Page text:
Today, the squad is called FDNY Rescue 1, and its headquarters are located at 530 W. 43rd Street. Rescue 1 responds to fires where there are rescue operations that require specialized equipment and training and to incidents that may be outside the capabilities of an engine or ladder company. The main purpose for the company is to rescue firefighters.
On 9/11, Rescue 1 lost almost half of its company when the North Tower collapsed: Captain Terence S. Hatton, Lieutenant Dennis Mojica, Joseph Angelini Sr., Gary Geidel, William Henry, Kenneth Joseph Marino, Michael Montesi, Gerard Terence Nevins, Patrick J. O’Keefe, Brian Edward Sweeney, and David M. Weiss.
North Moore Street
North Moore Street, which was among the streets named by the Vestry of Trinity Church in 1790, was laid out in 1795 and deeded to the city by the church in 1802. The street originally ran from West Street to Varick Street, and later eastward to West Broadway (the old Chapel Street) after that street was extended north through the wetlands.
North Moore Street was named for Benjamin Moore (1748-1816), who simultaneously held the positions of rector of Trinity Church, the second bishop of the Episcopal Diocese of New York, and President of Columbia College in the early nineteenth century. Benjamin Moore was the father of Clement Clarke Moore, who resided on the west side of Manhattan above Houston Street in his estate, Chelsea, and who wrote the poem “A Visit from St. Nicholas” (which later became famous as “‘Twas the Night Before Christmas”).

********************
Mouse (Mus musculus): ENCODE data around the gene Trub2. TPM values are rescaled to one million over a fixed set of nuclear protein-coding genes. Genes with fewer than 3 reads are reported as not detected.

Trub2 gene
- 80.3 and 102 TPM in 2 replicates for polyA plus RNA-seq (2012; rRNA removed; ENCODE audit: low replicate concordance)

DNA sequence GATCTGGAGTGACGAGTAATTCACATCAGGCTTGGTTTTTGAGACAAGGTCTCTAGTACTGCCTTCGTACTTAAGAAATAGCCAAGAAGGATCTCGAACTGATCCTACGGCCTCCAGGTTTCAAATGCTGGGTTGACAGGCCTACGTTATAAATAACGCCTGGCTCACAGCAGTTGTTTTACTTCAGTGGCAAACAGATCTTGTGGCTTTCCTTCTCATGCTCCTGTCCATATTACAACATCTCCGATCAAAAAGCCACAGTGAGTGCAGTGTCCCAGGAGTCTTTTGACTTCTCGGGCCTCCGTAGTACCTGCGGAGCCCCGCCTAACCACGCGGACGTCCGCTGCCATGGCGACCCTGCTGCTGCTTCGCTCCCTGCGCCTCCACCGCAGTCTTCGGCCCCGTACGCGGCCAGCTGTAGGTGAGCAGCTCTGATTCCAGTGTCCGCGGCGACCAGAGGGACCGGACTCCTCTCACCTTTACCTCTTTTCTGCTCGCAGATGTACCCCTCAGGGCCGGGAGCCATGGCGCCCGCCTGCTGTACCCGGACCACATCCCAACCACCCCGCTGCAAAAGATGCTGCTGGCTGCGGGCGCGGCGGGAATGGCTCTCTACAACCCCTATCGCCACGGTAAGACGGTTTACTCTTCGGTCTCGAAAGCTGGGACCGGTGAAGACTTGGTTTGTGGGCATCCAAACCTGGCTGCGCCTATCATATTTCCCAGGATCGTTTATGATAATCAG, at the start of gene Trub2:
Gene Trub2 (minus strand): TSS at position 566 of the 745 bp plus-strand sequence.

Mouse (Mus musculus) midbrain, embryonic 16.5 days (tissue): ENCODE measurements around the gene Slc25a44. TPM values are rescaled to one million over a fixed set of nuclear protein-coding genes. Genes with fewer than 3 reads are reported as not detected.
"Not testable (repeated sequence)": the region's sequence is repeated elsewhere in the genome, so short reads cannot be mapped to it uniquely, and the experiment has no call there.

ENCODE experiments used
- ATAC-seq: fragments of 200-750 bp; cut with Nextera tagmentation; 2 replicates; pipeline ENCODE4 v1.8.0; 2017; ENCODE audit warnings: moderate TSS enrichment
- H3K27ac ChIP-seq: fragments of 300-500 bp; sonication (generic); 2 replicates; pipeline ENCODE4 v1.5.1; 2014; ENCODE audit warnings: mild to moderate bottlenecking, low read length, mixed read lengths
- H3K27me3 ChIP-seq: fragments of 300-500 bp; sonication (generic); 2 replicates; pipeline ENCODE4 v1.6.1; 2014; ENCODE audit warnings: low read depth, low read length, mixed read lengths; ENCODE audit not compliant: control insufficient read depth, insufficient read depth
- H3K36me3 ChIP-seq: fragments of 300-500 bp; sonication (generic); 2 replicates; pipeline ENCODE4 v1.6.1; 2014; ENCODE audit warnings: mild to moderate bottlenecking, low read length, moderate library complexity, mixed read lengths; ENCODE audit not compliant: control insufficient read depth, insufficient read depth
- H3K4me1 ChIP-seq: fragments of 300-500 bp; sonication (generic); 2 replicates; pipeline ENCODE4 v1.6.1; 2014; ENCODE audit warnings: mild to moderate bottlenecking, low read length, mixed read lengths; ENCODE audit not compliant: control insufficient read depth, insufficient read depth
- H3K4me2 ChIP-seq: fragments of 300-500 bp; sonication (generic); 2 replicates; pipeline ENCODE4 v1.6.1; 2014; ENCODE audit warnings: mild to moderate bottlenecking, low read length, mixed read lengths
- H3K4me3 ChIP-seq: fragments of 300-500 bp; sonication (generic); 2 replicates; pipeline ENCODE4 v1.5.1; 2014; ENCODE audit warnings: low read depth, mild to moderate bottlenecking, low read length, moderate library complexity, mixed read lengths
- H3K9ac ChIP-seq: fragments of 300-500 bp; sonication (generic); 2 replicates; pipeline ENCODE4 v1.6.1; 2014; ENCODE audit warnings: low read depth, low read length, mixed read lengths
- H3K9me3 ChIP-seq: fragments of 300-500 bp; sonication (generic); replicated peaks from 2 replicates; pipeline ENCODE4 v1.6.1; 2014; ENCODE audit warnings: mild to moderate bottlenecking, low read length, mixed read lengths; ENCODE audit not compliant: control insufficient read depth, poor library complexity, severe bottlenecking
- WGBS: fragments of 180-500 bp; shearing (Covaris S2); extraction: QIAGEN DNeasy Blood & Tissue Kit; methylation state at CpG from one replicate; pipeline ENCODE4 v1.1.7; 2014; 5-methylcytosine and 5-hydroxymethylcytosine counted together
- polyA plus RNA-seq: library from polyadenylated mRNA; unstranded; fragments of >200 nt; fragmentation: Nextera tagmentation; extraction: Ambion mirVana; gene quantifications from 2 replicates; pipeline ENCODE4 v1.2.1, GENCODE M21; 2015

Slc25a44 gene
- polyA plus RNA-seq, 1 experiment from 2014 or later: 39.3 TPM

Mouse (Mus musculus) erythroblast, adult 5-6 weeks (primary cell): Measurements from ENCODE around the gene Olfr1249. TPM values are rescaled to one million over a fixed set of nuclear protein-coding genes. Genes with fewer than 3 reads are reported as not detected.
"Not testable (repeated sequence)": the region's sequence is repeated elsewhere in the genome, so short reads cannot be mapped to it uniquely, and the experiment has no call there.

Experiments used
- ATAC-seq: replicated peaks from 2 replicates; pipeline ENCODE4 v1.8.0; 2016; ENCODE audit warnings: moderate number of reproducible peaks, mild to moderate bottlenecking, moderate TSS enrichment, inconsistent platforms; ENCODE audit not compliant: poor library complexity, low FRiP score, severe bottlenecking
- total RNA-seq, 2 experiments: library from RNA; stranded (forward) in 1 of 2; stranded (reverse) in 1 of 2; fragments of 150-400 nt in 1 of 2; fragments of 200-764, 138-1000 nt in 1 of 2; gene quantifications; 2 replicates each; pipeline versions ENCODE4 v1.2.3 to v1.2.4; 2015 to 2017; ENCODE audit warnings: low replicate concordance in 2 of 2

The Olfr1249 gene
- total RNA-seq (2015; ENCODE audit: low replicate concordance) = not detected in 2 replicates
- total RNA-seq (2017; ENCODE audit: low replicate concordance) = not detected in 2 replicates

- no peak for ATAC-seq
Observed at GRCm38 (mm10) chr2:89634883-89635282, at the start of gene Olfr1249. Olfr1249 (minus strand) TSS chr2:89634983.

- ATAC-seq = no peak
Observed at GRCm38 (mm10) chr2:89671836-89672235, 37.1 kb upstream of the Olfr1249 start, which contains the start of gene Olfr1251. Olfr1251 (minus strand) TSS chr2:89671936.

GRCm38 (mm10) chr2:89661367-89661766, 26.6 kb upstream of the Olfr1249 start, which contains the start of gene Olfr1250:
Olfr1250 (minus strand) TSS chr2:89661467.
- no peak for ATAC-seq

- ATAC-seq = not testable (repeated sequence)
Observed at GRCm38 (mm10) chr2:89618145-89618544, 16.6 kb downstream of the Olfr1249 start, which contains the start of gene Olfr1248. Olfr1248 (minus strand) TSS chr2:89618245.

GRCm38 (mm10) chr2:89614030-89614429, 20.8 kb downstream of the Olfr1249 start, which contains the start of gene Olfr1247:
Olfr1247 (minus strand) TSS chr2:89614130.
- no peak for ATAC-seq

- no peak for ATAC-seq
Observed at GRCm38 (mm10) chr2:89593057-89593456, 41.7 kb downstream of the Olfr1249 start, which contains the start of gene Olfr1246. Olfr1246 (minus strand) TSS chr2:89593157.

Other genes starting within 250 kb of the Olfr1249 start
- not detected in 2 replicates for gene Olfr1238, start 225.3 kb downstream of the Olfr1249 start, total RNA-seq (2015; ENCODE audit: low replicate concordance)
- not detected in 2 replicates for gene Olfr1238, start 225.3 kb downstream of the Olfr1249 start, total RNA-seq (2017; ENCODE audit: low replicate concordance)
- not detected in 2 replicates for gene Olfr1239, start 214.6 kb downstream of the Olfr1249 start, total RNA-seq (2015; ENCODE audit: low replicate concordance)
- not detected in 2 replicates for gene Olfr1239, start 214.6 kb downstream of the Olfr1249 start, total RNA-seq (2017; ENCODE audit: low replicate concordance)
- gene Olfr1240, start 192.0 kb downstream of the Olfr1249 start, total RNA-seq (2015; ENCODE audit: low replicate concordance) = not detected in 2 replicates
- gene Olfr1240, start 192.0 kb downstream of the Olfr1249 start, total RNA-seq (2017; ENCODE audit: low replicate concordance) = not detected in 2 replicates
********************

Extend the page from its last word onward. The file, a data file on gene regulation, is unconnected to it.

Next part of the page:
No. 65-67 North Moore Street, where the kittens were rescued, was designed by Buchman & Deisler and erected in 1897, replacing three masonry dwellings on the site. The six-story, 45-foot wide warehouse was constructed with No. 63 for real estate developers Denison P. Chesebro & Alexander Brown, Jr., who leased the site from the Protestant Episcopal Society for the Promotion of Religion and Learning in the State of New York.
The wine and brandy dealers Edinger Brothers & Jacobi (later known as Lachman & Jacobi) occupied the building until 1912, followed by the Seeman Brothers (Joseph, Stanley and Sigel W.) wholesale grocery business, Nestles’ Food, and Kraft-Phenix Cheese. In recent years, the building was converted into luxury residential condominiums. Pop star Katy Perry and her former husband, Russell Brand, bought a two-bedroom, two-bath duplex condo in the building in 2010 for $2.68 million. Following their breakup, the couple sold the condo to Alexandra Suppes for $2.62 million in 2012.